``````const actions = {
REMOVE: '[LIST] - REMOVE',
...
}
``````

### The hook

Our hook is a pretty simple function that keeps the state using the `React.useReducer` and expose some functions to manipulate, so we gonna start with something close to:

``````
export function useList() {
const [{ list, tail, size }, dispatch] = useReducer(listReducer, {
tail: null,
list: null,
size: 0
});

const add = (data) => {
}

...

return { add, ..., list, tail, size }
}
``````

### Reducer

We need to define our reducer, it will be fairly simple basically containing the state manipulation for the actions we defined previously.

``````const listReducer = (state, action) => {
switch (action.type) {
...
default:
return state;
}
};
``````

### Base methods

We are going to need some functions to be able to execute operations on the `list`, so let's start constructing some of them:

#### `add`

We want to be able to add new nodes in the list and has I said before we are will keep the reference of the `tail` this makes the add operation pretty fast being O(1) 🤟🏻. Our function is going to receive the `data` to be added, the current `list` and our current `tail`.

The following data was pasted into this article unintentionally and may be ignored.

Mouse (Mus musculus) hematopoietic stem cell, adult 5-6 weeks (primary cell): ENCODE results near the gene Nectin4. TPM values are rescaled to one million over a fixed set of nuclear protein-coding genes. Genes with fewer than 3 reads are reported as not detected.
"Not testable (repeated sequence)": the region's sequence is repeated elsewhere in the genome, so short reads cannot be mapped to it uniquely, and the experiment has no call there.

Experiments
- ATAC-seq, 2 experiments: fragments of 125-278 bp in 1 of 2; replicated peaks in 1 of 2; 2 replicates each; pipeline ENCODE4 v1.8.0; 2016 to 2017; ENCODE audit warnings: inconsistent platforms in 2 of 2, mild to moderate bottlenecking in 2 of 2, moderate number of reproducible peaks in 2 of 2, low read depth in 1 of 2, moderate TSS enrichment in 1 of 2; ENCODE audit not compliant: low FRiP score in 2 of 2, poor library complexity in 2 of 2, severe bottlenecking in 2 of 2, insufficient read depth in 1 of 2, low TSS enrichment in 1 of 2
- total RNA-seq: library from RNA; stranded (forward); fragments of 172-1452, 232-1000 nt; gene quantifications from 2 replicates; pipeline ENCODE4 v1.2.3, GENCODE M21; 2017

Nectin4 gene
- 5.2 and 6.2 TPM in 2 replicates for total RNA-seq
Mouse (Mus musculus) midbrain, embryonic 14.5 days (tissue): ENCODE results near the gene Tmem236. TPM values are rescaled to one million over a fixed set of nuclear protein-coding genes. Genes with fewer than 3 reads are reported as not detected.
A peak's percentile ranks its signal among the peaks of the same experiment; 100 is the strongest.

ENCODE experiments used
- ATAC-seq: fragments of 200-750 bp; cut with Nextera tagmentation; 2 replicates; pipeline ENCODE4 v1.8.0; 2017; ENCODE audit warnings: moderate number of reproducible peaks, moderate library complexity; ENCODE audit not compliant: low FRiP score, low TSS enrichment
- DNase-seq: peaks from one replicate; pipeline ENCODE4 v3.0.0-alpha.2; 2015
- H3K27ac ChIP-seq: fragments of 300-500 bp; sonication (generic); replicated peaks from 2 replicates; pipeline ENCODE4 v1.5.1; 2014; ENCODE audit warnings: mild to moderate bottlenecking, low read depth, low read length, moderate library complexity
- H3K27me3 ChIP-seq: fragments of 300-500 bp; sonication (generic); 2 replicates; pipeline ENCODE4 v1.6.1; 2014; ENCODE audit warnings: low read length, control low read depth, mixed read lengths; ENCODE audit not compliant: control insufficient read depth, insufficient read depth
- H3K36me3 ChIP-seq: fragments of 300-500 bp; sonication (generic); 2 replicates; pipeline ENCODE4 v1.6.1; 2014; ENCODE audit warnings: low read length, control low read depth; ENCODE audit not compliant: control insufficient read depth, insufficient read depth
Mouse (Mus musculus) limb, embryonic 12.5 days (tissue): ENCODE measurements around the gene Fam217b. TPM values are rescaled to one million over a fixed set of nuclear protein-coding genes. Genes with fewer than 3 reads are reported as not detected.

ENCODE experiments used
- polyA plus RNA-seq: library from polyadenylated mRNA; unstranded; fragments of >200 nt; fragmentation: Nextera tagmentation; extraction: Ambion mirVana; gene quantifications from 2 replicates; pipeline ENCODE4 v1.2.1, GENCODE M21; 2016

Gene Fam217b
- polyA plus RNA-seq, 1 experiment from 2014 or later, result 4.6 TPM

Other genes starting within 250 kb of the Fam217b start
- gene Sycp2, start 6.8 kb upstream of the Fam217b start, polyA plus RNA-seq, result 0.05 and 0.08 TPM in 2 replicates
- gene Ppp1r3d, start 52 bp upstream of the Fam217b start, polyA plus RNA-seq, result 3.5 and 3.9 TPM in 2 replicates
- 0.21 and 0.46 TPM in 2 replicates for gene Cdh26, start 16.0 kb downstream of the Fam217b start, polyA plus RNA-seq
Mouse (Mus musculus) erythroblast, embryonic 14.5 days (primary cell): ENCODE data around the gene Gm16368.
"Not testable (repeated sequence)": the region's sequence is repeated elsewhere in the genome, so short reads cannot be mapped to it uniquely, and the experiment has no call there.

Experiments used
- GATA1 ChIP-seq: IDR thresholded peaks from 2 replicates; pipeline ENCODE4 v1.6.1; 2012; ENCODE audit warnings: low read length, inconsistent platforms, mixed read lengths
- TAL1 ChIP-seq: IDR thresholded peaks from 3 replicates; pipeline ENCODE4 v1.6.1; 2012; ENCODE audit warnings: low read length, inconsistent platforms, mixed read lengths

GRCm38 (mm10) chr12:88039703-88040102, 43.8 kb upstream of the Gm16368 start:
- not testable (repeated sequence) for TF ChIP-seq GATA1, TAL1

``````const add = (data, { list, tail, size }) => { ... }
``````

We want to check first if we already have something in the `list` or if we are adding the first. If it's the first element we should make our list to be the `new node` and in this case our tail will also be pointing to the first node. So our condition will be like:

``````if (!list) {
let newList = new Node(data);
let newTail = newList;
return { list: newList, tail: newTail };
}
``````

If we already have something in the list, means that we should add something after the `tail` ( that is always pointing to the last element ) and then make the next element after the `tail` my new `tail`. Putting all this together our add function will be looking like:

``````const add = (data, { list, tail, size }) => {
if (!list) {
let newList = new Node(data);
let newTail = newList;
return { list: newList, tail: newTail, size: size + 1 };
} else {
tail.next = new Node(data);
tail = tail.next;
return { list, tail, size: size + 1 };
}
};
``````

We need to add our work now to the reducer.

``````case actions.ADD:
return { ...state, ...add(action.data, state) };
``````

#### `remove`

This one will seem like a bit more complicated but don't worry, it's just a few lines more of code and we can handle it. So buckle up and let's think about what should happen...
We can only remove a node if our list is not empty so all our work will be inside this condition:

``````const remove = (data, { list, tail, size }) => {
if (list) {
....
}
}
``````

If we are trying to remove the first node we just make our list to start from the next one and if now our list is empty we should care about cleaning our `tail` as well.

``````if (list.data === data) {